Proposed Power Plant Would Take Wetlands and Water
December 2, 2015
BURRILLVILLE, R.I. — The developer of what will be Rhode Island’s largest power plant boasts that the project will deliver jobs and a ready supply of fuel from a beefed-up natural gas pipeline.
The Clear River Energy Center, however, is expected to run at full power nearly nonstop, generating noise and greenhouse gas emissions from its mix of natural gas and diesel power. The facility would standout in a rural, wooded area, and would displace wildlife and historic and Native American sites.
Here are a few details from the 471-page application recently filed with the state by Invenergy Thermal Development LLC of Chicago:
The 900- to 1,000-megawatt power plant would be built on 67 acres of forested land next to a natural gas compressor station on Wallum Lake Road. Invenergy plans to buy the property from a 730-acre parcel owned by Houston-based Spectra Energy. Spectra owns the compressor station and the Algonquin pipeline that delivers natural gas from New Jersey to Massachusetts. The compressor station and the pipeline are being expanded to increase the region’s natural gas capacity.
Invenergy claims the project will reduce regional pollution — but not necessarily in Rhode Island — by cutting greenhouse gas emissions. This will be achieved, according to the Illinois company, as the power plant comes online while high-polluting plants are retired. The new plant is expected to lower regional energy costs, according to the developer.
Once built, the power plant is expected to operate with 24 employees and support between 230 and 290 indirect jobs. During construction, it will employ more than 300 laborers, construction workers, and craftsmen and indirectly support up to 950 jobs.
The plant would primarily burn natural gas supplied from the Algonquin pipeline. It also will run on diesel oil brought in by trucks. It’s expected to burn 33 billion cubic feet of natural gas and 18 million gallons of diesel fuel annually.
The facility will contain two million-gallon diesel storage tanks. Each tank will be 30 feet tall.
An 800,000-gallon firewater storage tank, a 40,000-gallon ammonia storage tank and a 160,000-gallon wastewater storage tank will also be on the property.
The main building will be 80 feet tall, and two emission stacks will be 200 feet tall.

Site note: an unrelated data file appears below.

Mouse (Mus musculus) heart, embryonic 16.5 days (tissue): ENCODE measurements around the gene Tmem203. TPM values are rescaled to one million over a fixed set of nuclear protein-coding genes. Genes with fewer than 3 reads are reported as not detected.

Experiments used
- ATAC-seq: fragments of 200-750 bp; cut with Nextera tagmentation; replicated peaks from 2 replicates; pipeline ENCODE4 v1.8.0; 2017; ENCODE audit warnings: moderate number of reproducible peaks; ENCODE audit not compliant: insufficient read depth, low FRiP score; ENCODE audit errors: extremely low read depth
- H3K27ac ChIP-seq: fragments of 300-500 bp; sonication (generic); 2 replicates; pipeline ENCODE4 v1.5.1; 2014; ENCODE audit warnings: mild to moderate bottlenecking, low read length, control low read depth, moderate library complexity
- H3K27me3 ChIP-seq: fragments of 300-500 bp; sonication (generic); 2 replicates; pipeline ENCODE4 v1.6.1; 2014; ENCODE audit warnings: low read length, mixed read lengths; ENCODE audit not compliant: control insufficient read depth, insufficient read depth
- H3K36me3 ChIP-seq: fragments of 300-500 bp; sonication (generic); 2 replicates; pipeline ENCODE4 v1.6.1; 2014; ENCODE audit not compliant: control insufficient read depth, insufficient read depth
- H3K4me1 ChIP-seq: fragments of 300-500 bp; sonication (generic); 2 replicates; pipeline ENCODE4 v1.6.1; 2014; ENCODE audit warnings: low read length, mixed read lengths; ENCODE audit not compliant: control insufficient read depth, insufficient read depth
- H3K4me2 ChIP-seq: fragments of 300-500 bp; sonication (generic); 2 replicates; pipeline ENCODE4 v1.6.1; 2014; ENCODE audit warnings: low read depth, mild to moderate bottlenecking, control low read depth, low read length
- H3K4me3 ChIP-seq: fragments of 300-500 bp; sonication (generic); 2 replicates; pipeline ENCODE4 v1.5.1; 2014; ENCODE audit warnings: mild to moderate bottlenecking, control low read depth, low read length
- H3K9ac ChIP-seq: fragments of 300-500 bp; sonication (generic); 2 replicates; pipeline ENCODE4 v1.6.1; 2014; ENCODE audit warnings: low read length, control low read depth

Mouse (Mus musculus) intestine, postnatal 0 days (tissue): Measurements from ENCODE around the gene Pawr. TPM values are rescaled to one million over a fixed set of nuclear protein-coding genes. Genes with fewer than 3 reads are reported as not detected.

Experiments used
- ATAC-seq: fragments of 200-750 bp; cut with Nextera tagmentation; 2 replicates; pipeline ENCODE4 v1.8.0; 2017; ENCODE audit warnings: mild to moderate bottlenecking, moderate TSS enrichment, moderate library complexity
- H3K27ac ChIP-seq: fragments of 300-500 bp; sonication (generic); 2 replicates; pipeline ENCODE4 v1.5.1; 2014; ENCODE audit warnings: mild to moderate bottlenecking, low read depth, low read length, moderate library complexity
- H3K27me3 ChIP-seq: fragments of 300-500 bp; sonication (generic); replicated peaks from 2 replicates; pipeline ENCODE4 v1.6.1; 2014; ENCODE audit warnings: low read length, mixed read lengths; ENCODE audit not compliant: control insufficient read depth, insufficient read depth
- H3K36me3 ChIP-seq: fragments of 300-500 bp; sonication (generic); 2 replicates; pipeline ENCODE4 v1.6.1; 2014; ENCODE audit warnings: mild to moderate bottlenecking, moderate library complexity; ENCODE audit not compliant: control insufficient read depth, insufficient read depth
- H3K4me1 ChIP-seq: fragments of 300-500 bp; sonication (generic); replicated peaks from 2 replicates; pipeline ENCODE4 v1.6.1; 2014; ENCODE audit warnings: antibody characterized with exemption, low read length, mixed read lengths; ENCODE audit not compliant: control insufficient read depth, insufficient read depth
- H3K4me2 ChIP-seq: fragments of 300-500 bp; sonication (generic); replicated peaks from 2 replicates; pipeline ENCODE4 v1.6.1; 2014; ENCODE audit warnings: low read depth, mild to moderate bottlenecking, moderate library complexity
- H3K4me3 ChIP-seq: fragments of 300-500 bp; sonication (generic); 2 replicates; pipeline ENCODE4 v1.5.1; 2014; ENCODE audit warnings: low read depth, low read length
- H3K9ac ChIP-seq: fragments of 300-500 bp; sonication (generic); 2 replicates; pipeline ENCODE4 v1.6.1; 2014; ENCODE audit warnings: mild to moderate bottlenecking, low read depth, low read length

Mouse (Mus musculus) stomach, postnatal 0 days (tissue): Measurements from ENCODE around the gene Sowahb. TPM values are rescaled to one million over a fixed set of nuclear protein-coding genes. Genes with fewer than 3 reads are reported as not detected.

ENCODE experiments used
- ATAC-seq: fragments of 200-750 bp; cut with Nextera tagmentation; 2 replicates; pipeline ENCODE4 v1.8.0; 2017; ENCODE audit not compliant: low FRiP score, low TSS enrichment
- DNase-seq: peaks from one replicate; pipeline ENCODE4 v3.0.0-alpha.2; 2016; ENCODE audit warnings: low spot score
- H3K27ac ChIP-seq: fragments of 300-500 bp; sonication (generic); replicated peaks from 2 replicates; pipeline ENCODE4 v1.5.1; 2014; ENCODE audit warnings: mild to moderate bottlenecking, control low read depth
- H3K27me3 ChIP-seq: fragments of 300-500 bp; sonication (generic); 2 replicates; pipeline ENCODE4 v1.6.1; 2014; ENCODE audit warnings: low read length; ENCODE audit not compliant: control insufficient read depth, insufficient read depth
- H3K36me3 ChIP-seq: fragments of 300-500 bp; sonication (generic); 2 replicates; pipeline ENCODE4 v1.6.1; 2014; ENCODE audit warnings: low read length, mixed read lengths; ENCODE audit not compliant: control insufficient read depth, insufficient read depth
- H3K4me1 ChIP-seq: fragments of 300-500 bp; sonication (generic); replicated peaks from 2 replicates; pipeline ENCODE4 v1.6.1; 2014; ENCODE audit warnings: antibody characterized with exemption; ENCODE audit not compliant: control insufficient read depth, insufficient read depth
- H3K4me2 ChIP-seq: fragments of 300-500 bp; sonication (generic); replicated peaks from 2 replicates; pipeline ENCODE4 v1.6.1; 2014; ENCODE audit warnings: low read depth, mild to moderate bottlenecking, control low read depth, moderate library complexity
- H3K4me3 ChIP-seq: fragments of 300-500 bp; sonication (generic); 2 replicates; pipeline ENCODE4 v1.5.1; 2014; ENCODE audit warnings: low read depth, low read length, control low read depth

The project would disrupt or displace four historic sites and four Native American sites.
Town regulations allow a maximum of 43 decibels of noise at nearby homes. The highest noise level emitted from the project is expected to reach 47 decibels.
The project would require 6 miles of transmission lines, and a new access road will be built from the power plant to the main road.
Wastewater from the facility will be pumped through a new sewer connection with the Burrillville sewer system. The plant will use a dry-cooling system that reduces the amount of wastewater generated by a typical water-cooled system. Also, an on-site wastewater treatment system will clean polluted groundwater. The process will take 20 to 30 years.
The power plant would use an average of 224,000 gallons of municipal water daily.
Invenergy says the plant would be the most-efficient and lowest-emitting fossil fuel-fired electric-generating facility in New England.
The project is expected to release an estimated 3.6 million tons of carbon dioxide a year. It will also emit 285 tons of nitric oxide, 77 tons of volatile organic compounds and 50 tons of sulfur dioxide. The pollutants aren’t expected to exceed state and federal limits.
As aging power facilities go offline, the new power plant will reduce carbon dioxide emissions from power plants in the New York and New England region by 1 percent. The facility will emit 2-3 percent less nitric oxide and 2-4 percent less sulfur dioxide.
The plant isn’t expected to alter Rhode Island’s goals for the Regional Greenhouse Gas Initiative and the federal Clean Power Plan.
A total of 2.77 acres of wetlands will be filled or permanently altered by the project, and 17 bird, three amphibian, five reptile and 13 mammal species live in the project site.
A fast-starting ignition and flexible-fuel capability would allow new and existing renewable energy systems to integrate more easily with the power grid.
A public hearing for the proposed power plant is scheduled for Jan. 12 at the Rhode Island Public Utilities Commission in Warwick.
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